Pennsylvania Uninsured and Underinsured Motorist Coverage Explained
Although state law requires that all licensed drivers carrying Pa car insurance have liability coverage in order to legally drive a car, the reality is that many drivers don’t comply with these laws. A considerable number, nearly 15%, of drivers on the road do not have liability insurance. For obvious reasons, these drivers are known as uninsured motorists (UM). Other drivers comply with the law, but will only carry the minimum liability coverage that is required by the state. This minimum coverage is often not enough to cover the medical bills or property damage costs that are incurred in an accident.
Insurance companies refer to these drivers as underinsured motorists (UIM).
In order to protect their clients in case of an accident, insurance companies offer uninsured and underinsured motorist coverage. This insurance will cover the expenses incurred by victims, when the at-fault driver either does not have insurance or doesn’t have enough liability insurance to cover the costs involved. It will also cover medical and property expenses from a hit-and-run accident.
For instance, if the medical costs of the victim come to $25,000 and the driver’s liability only pays up to $15,000, then the victim’s UM/UIM coverage will pay the remaining $10,000 in medical bills. Most insurance companies offer separate policies for UM/UIM bodily injury liability and property damage liability insurance.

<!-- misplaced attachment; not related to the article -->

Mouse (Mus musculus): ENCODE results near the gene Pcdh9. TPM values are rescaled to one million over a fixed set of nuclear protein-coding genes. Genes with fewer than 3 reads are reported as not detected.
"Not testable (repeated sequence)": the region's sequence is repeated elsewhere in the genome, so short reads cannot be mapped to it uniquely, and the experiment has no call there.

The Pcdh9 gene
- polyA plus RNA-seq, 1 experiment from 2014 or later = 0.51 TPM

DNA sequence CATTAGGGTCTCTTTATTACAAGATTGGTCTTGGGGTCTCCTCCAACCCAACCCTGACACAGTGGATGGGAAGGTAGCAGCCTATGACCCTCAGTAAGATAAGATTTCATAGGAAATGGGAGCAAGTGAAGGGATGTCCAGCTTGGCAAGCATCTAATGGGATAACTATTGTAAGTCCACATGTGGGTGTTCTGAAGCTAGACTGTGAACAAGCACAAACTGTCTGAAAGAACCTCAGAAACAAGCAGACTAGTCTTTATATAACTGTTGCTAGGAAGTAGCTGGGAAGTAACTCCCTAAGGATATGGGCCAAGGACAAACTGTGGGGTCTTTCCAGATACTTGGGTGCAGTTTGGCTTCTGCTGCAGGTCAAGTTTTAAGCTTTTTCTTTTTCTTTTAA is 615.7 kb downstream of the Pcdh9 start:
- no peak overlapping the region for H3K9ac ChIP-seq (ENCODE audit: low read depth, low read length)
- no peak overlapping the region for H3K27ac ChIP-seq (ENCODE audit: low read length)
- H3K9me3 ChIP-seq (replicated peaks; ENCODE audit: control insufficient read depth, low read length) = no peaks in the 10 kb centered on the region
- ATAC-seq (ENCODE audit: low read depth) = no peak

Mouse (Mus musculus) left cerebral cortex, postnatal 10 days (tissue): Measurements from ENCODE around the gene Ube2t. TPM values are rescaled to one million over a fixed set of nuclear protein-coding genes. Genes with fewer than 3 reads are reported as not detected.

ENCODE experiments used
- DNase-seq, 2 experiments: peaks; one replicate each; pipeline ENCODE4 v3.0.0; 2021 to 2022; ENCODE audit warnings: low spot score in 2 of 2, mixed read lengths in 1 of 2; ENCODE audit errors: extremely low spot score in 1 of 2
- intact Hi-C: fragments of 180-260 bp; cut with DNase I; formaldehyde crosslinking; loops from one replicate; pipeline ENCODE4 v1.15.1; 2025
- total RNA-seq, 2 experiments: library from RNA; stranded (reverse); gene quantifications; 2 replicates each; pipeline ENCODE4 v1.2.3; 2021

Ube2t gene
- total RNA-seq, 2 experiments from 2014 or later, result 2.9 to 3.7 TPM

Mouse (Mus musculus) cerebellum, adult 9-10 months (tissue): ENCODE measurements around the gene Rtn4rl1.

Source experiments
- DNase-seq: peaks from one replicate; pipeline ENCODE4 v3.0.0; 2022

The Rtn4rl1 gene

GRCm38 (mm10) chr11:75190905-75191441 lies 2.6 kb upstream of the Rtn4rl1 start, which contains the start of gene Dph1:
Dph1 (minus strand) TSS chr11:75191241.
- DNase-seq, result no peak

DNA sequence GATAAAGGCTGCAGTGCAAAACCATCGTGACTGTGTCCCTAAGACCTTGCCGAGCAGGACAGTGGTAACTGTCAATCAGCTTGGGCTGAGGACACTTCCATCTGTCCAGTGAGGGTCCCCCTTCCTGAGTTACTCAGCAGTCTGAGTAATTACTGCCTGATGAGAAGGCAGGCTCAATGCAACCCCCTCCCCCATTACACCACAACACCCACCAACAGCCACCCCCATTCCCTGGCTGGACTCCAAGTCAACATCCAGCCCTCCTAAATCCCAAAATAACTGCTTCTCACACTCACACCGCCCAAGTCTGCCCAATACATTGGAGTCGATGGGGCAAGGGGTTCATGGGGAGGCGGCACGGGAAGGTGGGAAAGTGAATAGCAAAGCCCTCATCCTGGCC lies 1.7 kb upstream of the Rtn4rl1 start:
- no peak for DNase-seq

Who is covered?
Your uninsured/underinsured motorist bodily injury coverage includes you (the policyholder), other drivers covered by the policy, and any passengers in the vehicle at the time of the accident.
What is covered?
Like liability insurance, UM/UIM bodily injury coverage is purchased with limits. If the at-fault driver is an uninsured motorist, then your policy will pay up to the per person/per accident limits purchased. If the at-fault driver is an underinsured motorist, then his policy will pay to its limit, and your policy will then pay the balance, up to the limit purchased. Like liability coverage, UM/UIM bodily injury insurance covers bodily injuries, lost wages, pain, and suffering.
If you purchase an UM/UIM property damage insurance policy, then the coverage will pay a certain amount toward the repair of your vehicle and some policies may include personal property. These amounts can be set by the state, and will vary by state and policy provisions. It is not available in all states. UM/UIM property damage does not replace collision insurance. The limits are not enough to cover all repair/replacement costs, and it only applies if you are in an accident that was caused by an uninsured or underinsured motorist.
Maybe it’s time to check your Pennsylvania auto insurance policy and see if your coverage is adequate to cover you against an uninsured driver.